BTW, the dead drive is an IBM 80 GB drive, and if I remember correctly it’s just over two years old. Still, there’s no warranty anymore on the drive, so I will have to shell out some money tomorrow to buy a new drive. I doubt that it will be an IBM/Hitachi again, tho. ­čÖé

BEA WebLogic Training

I’ve been to a training in Munich last week. To get there, I took an airplane, the airline was dba. My hotel was the NH M├╝nchen-Dornach. NH Hoteles seems to be a Spanish hotel company.

The training was about administering BEA’s WebLogic Server (WLS), a Java application server we use at work. Because I’m working with WLS since more than a year now, I thought it was a good idea to book the “advanced” course, rather than the entry-level course. And I was right — I could easily follow the training. We were five students, and in a group that small the trainer had a lot of time to answer questions and to go into more detail on selected topics.

Altho the training was very interesting, I’m glad that I’m back now, because one week of highly-concentrated learning can be quite tiring.

Sch├╝tzenfest

I’ve been to a traditional “Sch├╝tzenfest” in Rommerskirchen-Eckum, in the near of Neuss, last week, and altho it has been a great experience I’m glad that it is over now, because it also was very tiring.

“Sch├╝tzenfest” is an old tradition present in most parts of Germany. I could not find a proper translation for the term, only things like “shooting match” which only describes a small fraction of what Sch├╝tzenfest really is.

Let me try to explain you what this is all about:

Sch├╝tzenfest is being held by Sch├╝tzenvereins. A Sch├╝tzenverein is roughly a shooting club where you learn to shoot with a rifle. But even more important than learning how to fire a rifle is probably the social activities associated with a Sch├╝tzenverein. You meet to drink a beer, make trips, and once in a year there is a big feast called Sch├╝tzenfest. This is where they target a wooden eagle, and he who is lucky (or unlucky?) enough to make the eagle fall down becomes the new Sch├╝tzenk├Ânig (king of the shooters.)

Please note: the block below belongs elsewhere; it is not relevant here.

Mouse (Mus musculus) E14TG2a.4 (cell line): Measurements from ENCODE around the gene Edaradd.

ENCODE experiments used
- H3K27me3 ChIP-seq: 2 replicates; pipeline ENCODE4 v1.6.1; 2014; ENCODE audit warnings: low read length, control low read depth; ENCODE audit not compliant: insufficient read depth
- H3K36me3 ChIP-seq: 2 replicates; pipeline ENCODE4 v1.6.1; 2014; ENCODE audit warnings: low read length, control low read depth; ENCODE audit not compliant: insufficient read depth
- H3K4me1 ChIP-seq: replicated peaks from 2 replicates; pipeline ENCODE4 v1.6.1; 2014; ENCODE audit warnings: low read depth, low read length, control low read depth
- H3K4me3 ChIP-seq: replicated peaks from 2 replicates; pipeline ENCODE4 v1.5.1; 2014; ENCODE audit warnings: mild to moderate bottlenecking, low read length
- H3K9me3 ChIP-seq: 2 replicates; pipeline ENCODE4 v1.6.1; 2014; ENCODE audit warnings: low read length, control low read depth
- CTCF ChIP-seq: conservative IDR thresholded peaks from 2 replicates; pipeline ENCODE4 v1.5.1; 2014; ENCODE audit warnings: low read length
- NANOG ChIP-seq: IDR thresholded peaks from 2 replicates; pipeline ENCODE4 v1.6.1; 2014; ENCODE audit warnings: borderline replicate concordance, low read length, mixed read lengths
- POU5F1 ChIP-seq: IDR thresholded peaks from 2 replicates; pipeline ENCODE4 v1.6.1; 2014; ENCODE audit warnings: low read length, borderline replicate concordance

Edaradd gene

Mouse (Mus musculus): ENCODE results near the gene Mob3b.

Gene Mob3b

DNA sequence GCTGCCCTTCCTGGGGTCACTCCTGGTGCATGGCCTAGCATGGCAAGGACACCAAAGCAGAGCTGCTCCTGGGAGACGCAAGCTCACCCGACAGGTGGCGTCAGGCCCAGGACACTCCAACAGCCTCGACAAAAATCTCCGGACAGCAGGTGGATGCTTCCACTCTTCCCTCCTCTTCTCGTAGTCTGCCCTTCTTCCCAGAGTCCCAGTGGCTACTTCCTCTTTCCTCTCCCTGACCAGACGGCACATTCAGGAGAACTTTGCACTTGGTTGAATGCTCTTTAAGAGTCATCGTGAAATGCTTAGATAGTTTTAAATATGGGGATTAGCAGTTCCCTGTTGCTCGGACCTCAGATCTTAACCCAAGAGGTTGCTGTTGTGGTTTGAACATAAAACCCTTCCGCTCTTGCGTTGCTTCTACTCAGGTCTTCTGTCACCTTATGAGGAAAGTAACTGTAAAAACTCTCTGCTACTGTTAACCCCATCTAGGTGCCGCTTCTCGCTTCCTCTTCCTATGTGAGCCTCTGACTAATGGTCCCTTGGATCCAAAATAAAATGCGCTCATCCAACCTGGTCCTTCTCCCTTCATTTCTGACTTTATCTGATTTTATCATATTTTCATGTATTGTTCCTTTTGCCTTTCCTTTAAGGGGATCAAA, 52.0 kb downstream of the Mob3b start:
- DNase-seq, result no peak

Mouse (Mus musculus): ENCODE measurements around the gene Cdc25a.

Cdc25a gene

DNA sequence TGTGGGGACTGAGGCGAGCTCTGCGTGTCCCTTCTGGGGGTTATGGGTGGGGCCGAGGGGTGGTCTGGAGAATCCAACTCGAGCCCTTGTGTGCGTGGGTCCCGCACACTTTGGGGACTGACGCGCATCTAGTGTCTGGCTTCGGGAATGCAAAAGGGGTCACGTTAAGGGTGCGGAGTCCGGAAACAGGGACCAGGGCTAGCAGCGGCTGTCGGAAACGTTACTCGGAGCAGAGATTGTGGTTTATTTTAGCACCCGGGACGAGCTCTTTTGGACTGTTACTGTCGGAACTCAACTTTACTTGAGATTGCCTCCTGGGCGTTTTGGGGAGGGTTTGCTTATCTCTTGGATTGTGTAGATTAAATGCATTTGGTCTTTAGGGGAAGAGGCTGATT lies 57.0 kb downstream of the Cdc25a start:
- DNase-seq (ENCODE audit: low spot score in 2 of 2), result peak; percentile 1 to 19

The Sch├╝tzenk├Ânig usually chooses his wife or girlfriend as his queen, and together they invite friends to their “royal household.” During Sch├╝tzenfest, there are several magnificent parades headed by the royal couple. The shooters wear uniforms, often green, and the ladies wear evening dresses. The parades mostly end at the huge feast tent, where people spend the rest of the evening, singing, dancing to traditional folk music, drinking lots of beer, etc.

I hope this gives you a rough idea about what Sch├╝tzenfest is.

We’ve spent some very nice days, the weather was beautiful (great for the parades), the feast was great (nice live music and entertainment,) the dinners were excellent, but it was also very tiring because we got little sleep, the parades were a real challenge to our feet, and also the heat and the bad (smoky) air in the feast tent were troublesome.

BTW, before I forget, here is a link to the Sch├╝tzenverein that arranged the feast. You will find some pictures about the feast there.

Just another WordPress weblog